some pictures from a family that I've been working with recently, the Vincents. The mother, Sherry, has been out of work and struggling since her husband left the family 3 years ago... Cheyenne, her 10-year-old-daughter, has childhood depression.. Ciara, her 7-year-old daughter has ADHD. Sherry works without pay at the local family center in order to get assistance for the home: food stamps, HUD, clothing, and most of all support. Taking care of the girls is a full time job... It is with any parent, especially one trying to fill both parental rolls. I've only been able to photograph them twice, but I feel like I've already gotten so close to the girls. They're so beautiful in such strange ways..
“I want to give my girls more, but a lot of the time there’s just nothing more to give.”
It's a blessing to be allowed into people's lives.. Sometimes it's even hard to comprehend just how beautiful it is. As photographers, we owe so much to our "subjects," the people that are willing to share themselves with us.. There is so much responsibility to do their stories and lives justice.. respect, love for another, openness in return... I feel like we owe that to other human beings in general, but it just becomes something so much more when we have a camera. The act of taking a picture is aggressive in nature- to TAKE a picture. to CAPTURE a moment. It's like you are borrowing a moment from someone else's life and preserving it- YOU are deciding which moment of THEIR life to do it with... It's just crazy in so many ways and carries a weight. Just think about how intertwined our lives truly are ("each breathe is recycled from someone else's lungs" - andi difranco) and in thinking of that, how much of the lives of others that you're capturing with a camera become your own. Think about it. I'm thinking about it a lot myself...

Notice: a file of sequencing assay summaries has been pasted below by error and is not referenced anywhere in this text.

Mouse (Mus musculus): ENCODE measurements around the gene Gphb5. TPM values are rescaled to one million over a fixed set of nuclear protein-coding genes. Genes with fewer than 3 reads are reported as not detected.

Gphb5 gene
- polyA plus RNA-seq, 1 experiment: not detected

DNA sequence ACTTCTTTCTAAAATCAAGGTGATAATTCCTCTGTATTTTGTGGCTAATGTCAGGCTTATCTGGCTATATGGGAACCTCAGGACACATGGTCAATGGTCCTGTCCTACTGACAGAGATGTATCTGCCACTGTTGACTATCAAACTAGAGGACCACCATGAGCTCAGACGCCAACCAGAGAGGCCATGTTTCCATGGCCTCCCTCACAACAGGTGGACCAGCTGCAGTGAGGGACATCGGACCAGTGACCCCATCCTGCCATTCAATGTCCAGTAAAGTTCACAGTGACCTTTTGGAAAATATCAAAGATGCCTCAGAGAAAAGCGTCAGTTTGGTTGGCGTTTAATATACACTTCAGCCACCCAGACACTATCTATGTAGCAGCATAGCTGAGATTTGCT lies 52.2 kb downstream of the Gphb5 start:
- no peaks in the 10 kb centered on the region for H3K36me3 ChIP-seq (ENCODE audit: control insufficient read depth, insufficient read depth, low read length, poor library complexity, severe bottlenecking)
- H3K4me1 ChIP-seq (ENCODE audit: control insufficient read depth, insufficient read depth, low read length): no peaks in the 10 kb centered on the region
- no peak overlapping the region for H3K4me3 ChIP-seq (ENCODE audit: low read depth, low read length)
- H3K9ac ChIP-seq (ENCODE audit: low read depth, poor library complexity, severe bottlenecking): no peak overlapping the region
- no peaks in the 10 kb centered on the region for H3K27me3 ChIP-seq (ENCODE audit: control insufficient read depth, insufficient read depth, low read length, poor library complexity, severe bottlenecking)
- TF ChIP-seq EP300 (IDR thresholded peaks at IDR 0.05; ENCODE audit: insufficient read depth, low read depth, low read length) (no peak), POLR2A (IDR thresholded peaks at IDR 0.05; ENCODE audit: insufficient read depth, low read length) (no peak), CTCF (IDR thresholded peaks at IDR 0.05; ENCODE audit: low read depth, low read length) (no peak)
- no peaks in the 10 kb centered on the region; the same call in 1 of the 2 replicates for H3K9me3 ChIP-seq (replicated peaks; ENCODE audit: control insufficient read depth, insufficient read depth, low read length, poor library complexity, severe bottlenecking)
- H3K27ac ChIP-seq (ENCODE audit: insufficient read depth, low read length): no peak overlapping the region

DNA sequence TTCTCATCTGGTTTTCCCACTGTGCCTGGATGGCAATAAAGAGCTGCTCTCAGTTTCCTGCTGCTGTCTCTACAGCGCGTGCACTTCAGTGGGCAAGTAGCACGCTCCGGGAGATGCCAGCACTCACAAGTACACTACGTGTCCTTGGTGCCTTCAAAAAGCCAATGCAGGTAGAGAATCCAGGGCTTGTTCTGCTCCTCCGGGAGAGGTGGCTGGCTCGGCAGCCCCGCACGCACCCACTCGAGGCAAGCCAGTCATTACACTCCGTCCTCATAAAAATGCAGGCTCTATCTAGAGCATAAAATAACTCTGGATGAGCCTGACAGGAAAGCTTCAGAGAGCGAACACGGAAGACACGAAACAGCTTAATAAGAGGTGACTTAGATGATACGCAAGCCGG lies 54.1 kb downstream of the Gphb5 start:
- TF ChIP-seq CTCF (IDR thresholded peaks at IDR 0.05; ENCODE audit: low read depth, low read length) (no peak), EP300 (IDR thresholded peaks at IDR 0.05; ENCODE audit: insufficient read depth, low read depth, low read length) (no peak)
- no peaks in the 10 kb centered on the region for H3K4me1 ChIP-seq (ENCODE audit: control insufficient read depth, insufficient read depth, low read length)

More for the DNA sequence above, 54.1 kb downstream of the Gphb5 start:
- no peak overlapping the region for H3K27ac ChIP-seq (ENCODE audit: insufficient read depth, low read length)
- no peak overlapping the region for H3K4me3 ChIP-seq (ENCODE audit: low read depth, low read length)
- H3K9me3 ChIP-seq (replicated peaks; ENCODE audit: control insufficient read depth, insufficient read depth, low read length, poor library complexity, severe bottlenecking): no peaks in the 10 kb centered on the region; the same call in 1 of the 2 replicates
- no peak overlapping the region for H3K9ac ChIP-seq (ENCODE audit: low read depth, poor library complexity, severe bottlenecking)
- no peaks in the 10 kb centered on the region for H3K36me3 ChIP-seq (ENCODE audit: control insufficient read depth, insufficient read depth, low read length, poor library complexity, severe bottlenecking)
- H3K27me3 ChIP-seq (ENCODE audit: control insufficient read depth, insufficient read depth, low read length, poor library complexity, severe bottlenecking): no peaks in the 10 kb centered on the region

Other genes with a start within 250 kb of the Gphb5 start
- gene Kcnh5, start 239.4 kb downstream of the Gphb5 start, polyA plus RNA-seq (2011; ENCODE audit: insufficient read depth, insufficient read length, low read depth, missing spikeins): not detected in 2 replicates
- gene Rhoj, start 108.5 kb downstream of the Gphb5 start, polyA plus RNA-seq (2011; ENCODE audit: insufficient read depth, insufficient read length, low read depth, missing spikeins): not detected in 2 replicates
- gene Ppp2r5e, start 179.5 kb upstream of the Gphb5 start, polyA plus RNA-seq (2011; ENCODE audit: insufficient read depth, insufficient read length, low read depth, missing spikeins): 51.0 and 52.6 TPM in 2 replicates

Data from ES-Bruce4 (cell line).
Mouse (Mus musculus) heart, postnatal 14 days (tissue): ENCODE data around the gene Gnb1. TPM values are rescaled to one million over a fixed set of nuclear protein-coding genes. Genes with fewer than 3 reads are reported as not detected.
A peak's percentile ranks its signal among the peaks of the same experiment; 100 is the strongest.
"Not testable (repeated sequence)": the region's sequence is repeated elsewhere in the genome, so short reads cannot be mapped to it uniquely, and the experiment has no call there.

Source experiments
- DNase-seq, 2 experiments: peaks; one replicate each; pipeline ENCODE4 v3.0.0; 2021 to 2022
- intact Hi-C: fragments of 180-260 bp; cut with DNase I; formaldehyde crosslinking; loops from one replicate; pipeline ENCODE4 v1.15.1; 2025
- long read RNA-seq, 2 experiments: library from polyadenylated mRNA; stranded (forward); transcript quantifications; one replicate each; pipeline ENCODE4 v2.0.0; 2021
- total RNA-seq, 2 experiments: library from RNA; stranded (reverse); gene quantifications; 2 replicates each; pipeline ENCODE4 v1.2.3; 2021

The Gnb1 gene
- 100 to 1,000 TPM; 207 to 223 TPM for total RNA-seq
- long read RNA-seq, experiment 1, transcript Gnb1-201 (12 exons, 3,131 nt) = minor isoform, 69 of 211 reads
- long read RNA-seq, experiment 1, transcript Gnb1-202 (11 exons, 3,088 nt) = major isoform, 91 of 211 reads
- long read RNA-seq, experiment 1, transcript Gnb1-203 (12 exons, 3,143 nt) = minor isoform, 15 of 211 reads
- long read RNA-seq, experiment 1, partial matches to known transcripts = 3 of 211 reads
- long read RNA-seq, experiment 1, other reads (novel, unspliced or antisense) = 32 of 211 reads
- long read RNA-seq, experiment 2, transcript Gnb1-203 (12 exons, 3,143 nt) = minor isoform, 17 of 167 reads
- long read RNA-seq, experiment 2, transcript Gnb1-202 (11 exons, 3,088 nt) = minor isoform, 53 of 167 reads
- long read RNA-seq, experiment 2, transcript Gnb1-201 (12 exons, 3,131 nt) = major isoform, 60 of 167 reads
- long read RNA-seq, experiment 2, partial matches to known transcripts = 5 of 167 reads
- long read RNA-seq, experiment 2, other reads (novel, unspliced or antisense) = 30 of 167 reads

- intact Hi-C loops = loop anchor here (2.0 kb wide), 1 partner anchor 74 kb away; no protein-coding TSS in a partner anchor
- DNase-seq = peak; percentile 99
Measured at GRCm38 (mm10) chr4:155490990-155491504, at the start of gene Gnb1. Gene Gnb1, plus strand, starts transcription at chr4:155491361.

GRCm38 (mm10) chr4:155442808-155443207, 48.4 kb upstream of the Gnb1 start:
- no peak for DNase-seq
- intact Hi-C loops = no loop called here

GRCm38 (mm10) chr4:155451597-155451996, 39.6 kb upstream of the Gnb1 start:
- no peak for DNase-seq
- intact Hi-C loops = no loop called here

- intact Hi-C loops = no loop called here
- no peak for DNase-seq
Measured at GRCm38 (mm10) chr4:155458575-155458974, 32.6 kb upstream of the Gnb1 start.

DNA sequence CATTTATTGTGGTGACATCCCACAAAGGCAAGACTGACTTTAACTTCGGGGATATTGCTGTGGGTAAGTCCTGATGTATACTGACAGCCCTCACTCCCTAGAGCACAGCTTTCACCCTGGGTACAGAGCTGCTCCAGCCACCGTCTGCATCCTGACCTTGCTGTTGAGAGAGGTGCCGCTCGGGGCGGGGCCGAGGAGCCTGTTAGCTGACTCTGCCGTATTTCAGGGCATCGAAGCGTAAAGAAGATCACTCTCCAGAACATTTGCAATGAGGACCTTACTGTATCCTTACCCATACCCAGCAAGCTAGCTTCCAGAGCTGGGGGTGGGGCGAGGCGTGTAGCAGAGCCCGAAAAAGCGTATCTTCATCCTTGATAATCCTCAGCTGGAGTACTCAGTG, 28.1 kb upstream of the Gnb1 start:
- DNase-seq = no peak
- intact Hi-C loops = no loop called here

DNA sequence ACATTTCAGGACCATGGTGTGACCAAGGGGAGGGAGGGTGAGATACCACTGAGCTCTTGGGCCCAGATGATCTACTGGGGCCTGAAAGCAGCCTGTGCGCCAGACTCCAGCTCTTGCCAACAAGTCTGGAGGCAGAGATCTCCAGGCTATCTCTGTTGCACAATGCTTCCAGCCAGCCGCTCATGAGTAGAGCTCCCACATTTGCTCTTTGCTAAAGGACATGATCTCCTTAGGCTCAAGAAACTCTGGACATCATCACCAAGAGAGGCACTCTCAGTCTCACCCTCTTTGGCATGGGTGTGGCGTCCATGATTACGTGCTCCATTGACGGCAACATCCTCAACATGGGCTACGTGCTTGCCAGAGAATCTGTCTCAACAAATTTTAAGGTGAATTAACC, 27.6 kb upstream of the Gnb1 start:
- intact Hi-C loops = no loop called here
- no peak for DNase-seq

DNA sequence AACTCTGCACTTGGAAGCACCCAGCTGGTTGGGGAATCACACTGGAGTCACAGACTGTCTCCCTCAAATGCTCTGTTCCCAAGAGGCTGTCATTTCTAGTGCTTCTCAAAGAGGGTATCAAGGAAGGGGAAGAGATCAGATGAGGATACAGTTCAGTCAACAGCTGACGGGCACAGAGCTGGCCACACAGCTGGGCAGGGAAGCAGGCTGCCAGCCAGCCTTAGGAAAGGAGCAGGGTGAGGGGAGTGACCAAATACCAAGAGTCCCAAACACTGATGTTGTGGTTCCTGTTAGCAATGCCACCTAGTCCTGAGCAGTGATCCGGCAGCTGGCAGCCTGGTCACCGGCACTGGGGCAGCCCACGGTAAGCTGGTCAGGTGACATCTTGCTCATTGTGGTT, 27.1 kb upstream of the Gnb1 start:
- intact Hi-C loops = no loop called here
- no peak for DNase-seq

That also brings up this thought- If you are not balanced and open-hearted, can you truly go into a situation and be there, i mean really BE THERE in that moment and no where else, feel that moment, understand that moment, see that moment and share that moment in someone else's life if you are not truly in touch with your own being? I have more thoughts on these things, but shit... It's 1:23 am and i'm running on barely any sleep and 9 cups of coffee. So, sleep for now, more thoughts later.
I worked with Southeast Ohio Magazine a few weeks ago, on a story about the Bob Evans' legacy- Mrs. Evans, (Jewell), lives alone since Bob passed away one year ago. Photographically I was only allowed a few minutes, but she and I chatted for a few hours and even went out to get Mexican with her son. On the ride home, I had to laugh out loud, feeling happily surprised and lightened. That's one of the things about photography that keeps me holding onto it... The unpredictable, lovely encounters you can have that turn complete strangers into friends... It's like this key- an open door to exploring the beautiful lives of others and thus yourself. I feel like I'm cheating the system almost, by being able to see and explore so much beauty.
I can't stop smiling just thinking about it.